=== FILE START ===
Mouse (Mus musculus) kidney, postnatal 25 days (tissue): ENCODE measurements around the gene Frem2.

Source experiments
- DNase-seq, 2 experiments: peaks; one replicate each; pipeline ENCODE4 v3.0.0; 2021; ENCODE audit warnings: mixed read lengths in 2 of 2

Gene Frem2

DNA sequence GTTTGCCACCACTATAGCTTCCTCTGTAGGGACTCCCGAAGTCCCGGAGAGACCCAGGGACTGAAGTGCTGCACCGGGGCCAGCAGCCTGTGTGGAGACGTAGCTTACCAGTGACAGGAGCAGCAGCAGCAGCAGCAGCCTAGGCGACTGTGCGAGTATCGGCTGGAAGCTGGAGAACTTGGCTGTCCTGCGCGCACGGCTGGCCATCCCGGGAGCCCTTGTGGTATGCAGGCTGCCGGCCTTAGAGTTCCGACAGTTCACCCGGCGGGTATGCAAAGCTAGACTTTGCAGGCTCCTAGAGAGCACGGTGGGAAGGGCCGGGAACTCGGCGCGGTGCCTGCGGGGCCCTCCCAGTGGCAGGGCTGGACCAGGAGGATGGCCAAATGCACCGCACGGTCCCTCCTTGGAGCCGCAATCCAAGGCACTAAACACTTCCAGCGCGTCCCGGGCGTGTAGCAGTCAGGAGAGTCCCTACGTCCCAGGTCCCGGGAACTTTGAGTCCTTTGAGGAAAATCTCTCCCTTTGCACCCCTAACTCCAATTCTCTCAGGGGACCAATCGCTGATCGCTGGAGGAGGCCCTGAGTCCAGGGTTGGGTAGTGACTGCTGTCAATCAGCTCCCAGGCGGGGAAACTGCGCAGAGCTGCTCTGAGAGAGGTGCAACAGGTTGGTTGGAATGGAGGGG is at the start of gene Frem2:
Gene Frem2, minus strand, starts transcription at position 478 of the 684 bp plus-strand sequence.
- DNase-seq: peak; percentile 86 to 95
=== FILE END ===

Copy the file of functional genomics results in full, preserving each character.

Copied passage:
Mouse (Mus musculus) kidney, postnatal 25 days (tissue): ENCODE measurements around the gene Frem2.

Source experiments
- DNase-seq, 2 experiments: peaks; one replicate each; pipeline ENCODE4 v3.0.0; 2021; ENCODE audit warnings: mixed read lengths in 2 of 2

Gene Frem2

DNA sequence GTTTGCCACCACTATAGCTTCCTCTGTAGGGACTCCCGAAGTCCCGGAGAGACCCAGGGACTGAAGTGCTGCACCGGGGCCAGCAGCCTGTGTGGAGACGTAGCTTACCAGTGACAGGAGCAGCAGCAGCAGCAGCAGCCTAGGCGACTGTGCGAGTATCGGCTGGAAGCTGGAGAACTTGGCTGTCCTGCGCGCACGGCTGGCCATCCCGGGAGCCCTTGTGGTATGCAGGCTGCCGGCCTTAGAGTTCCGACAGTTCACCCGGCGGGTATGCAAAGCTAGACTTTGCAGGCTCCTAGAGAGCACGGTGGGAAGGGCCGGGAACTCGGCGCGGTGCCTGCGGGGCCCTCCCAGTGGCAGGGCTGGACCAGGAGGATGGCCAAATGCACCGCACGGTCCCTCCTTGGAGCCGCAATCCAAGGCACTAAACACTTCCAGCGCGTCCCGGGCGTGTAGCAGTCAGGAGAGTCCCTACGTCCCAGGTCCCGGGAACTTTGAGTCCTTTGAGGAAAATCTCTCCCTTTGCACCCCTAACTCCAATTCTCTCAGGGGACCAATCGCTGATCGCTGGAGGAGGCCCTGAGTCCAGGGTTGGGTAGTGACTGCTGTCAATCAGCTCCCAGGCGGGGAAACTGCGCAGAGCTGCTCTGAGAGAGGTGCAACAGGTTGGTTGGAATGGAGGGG is at the start of gene Frem2:
Gene Frem2, minus strand, starts transcription at position 478 of the 684 bp plus-strand sequence.
- DNase-seq: peak; percentile 86 to 95